Update, May 2005: While it’s true that WindSave appear to have made their device obey the laws of physics (at least according to their published spec), I’m keeping this posting intact.
If the data on their website are to be believed, WindSave cannot generate the figures they claim. There’s much geeky theory involved, but basically, they’re claiming efficiencies that cannot be attained.
In short, they are claiming coefficients of performance of 0.724 and 0.887 for their turbines. Unfortunately, the theoretical maximum efficiency for a wind turbine â€” the Betz limit â€” is 0.593. So something, somewhere, is screwy. I’m pretty sure it’s not my sums, as they’ve been verified by an external source.
I worry that the UK energy minister, Brian Wilson, has been taken in by this. Five minutes with a calculator and a wind energy primer shows that these things are too good to be true.
Wind Turbine Power is given by:
P = Â½ Ï A Cp v3 Ng Nb
Ï air density (~ 1.225 kg/m3 at sea level) A rotor swept area, m2 Cp Coefficient of performance v wind speed, ms-1 Ng generator efficiency Nb gearbox/bearing efficiency
(from the American Wind Energy Association’s wind power FAQ, http://www.awea.org/faq/windpower.html)
Cp = P / ( Â½ Ï A v3 Ng Nb )
If we assume perfect gearbox and generator efficiency (Ng = Nb = 1):
Cp = P / ( Â½ Ï A v3 )
Since A = Ï€ d2/4, where d is the rotor diameter in metres:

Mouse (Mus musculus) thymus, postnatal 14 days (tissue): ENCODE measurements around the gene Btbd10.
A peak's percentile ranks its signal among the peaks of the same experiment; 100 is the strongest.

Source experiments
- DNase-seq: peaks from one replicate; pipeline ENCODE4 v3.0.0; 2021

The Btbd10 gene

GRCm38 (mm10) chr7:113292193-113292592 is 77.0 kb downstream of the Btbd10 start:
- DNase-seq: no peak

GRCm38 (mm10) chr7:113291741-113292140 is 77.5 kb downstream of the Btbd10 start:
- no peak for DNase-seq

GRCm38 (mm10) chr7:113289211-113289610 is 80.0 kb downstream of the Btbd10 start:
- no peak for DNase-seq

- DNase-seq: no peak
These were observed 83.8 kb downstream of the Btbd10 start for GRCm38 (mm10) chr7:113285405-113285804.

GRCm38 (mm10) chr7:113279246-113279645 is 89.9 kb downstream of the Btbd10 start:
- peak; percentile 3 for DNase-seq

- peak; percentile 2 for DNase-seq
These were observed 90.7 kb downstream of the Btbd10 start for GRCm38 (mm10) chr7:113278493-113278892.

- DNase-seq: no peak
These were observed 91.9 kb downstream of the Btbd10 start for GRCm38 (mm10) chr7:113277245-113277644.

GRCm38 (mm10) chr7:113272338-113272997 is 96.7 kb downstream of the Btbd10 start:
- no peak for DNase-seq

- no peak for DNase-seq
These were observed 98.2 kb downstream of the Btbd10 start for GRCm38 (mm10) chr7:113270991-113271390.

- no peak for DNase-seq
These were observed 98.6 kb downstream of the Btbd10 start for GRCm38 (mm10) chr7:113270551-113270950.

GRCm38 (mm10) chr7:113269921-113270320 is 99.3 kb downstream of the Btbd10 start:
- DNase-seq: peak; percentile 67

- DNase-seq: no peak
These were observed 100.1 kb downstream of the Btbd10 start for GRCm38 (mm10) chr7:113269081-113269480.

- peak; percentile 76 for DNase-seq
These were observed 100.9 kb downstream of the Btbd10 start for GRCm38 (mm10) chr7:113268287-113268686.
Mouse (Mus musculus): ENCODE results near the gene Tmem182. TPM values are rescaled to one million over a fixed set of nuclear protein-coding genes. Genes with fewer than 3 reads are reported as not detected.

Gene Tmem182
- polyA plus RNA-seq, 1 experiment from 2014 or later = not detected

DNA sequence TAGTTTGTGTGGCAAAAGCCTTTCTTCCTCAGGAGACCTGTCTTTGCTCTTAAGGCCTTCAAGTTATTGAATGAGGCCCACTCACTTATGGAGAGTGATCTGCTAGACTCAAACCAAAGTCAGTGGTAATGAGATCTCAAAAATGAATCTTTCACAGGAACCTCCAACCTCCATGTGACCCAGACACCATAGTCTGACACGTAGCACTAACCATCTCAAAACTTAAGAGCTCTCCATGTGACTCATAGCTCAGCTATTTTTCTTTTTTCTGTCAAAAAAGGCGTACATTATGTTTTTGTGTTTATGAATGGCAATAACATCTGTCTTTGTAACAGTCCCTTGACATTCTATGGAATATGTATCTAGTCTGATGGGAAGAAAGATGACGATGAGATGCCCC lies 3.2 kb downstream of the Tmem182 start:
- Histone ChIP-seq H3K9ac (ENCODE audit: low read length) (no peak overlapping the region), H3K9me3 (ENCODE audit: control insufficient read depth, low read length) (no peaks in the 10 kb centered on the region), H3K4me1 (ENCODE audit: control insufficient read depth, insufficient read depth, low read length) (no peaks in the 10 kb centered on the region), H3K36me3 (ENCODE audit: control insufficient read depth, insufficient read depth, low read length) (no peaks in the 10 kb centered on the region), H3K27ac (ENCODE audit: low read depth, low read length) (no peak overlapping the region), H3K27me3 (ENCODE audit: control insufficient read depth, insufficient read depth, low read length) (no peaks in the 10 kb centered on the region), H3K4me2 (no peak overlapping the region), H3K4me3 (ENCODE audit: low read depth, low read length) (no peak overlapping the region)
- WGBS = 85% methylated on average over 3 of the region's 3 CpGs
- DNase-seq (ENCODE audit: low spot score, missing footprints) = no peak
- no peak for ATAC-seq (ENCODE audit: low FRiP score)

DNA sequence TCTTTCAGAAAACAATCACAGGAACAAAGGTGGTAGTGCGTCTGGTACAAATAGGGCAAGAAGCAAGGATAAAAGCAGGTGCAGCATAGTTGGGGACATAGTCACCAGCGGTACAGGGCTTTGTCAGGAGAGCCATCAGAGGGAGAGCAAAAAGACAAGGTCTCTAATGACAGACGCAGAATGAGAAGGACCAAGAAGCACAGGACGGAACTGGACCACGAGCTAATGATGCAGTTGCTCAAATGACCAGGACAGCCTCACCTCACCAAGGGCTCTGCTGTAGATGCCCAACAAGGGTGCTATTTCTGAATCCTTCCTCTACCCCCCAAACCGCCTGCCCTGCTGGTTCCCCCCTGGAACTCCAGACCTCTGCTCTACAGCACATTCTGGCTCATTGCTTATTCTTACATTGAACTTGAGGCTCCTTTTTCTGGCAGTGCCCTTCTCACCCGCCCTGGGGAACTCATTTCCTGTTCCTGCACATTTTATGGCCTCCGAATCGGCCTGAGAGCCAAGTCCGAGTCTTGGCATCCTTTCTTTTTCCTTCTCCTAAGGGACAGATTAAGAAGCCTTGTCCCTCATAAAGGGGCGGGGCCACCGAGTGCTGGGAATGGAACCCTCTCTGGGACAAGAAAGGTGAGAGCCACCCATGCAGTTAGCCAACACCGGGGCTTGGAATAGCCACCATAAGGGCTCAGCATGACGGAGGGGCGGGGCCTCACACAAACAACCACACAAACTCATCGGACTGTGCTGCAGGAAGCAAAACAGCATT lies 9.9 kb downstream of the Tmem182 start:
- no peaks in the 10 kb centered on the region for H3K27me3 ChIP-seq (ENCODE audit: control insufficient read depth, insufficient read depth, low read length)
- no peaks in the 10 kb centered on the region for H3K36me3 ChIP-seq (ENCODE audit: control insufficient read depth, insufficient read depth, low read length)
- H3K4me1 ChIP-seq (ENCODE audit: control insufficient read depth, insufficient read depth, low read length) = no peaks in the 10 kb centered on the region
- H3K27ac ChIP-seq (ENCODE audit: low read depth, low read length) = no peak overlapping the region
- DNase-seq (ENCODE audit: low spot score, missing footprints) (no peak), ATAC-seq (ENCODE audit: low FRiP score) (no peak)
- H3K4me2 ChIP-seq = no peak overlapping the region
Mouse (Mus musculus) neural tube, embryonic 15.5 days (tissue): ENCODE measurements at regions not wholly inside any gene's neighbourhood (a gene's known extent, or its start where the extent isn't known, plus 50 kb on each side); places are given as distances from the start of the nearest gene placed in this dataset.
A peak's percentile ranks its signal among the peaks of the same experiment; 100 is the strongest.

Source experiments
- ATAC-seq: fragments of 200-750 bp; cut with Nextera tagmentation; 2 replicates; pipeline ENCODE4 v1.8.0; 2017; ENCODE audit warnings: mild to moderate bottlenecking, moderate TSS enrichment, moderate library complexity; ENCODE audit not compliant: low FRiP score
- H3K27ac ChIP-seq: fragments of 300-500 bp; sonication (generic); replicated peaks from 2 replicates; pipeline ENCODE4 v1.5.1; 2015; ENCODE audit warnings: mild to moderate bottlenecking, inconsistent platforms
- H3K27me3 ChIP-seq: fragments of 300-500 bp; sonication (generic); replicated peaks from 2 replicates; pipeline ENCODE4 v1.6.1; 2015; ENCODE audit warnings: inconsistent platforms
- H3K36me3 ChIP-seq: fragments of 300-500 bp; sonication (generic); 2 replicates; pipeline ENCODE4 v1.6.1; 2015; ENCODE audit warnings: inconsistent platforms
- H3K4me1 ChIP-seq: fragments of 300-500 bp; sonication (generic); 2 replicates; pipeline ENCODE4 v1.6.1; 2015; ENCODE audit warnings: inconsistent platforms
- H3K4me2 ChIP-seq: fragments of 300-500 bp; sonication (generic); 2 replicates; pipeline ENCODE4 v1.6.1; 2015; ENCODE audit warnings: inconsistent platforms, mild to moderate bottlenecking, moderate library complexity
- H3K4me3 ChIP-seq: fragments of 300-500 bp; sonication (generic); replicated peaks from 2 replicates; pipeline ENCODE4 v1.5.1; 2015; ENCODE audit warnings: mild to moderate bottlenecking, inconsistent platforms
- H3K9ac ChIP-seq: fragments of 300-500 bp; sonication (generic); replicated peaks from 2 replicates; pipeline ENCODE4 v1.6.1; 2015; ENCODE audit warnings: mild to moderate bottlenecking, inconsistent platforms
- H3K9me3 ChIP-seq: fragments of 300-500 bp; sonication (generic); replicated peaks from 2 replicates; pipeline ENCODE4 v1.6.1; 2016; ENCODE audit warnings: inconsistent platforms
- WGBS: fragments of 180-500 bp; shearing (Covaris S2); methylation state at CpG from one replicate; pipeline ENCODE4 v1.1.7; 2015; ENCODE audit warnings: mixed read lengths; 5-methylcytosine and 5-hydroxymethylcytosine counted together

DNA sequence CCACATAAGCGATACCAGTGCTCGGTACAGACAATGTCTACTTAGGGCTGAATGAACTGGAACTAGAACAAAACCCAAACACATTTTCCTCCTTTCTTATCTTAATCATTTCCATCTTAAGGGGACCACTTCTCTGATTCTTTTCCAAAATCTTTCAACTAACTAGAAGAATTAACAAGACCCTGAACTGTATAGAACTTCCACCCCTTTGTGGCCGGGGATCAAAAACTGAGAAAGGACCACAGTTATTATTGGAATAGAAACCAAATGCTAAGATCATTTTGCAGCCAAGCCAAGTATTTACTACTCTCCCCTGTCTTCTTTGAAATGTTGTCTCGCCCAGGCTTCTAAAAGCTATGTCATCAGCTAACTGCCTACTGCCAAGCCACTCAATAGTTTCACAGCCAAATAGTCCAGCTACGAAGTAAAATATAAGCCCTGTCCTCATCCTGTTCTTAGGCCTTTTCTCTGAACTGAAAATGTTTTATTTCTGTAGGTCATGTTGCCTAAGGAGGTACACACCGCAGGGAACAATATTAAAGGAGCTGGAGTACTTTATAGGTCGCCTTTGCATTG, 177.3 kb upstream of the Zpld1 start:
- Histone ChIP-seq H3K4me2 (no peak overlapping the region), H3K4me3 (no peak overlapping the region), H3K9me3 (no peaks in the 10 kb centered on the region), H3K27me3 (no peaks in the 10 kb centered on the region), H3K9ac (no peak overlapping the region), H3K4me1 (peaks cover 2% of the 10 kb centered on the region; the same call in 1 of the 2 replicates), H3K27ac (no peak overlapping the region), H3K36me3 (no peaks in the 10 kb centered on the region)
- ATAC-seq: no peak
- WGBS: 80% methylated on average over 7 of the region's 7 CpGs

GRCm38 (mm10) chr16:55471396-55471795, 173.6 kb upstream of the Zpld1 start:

Cp = P / ( Â½ Ï Ï€ ( d2/4 ) v3 )
Plugging in the numbers:
Cp = P / ( 0.48106 d2 v3 )
WindSave‘s website gives the following performance figures for its machines, both at 25mph (12.07ms-1):
- 1m diameter, 750W
- 1.4m diameter, 1200W
which gives for the 750W machine:
Cp = 750 / ( 0.48106 Ã— 12 Ã— 12.073 ) = 0.887
and the 1.4m diameter machine:
Cp = 1200 / ( 0.48106 Ã— 1.42 Ã— 12.073 ) = 0.724
Betz’s Law, a proof of which is given on the Danish Wind Energy Association’s site, http://www.windpower.org/en/stat/betzpro.htm, states that the maximum Cp is 16/27, or 0.593
There’s also the small problem of turbulence. No renewable energy practitioner recommends putting a wind turbine on a roof, as the turbulence from structures causes the machine to run rough, increasing wear and noise. Plus you will very seldom, if ever, see the rated wind speed of 12ms-1 on a domestic rooftop.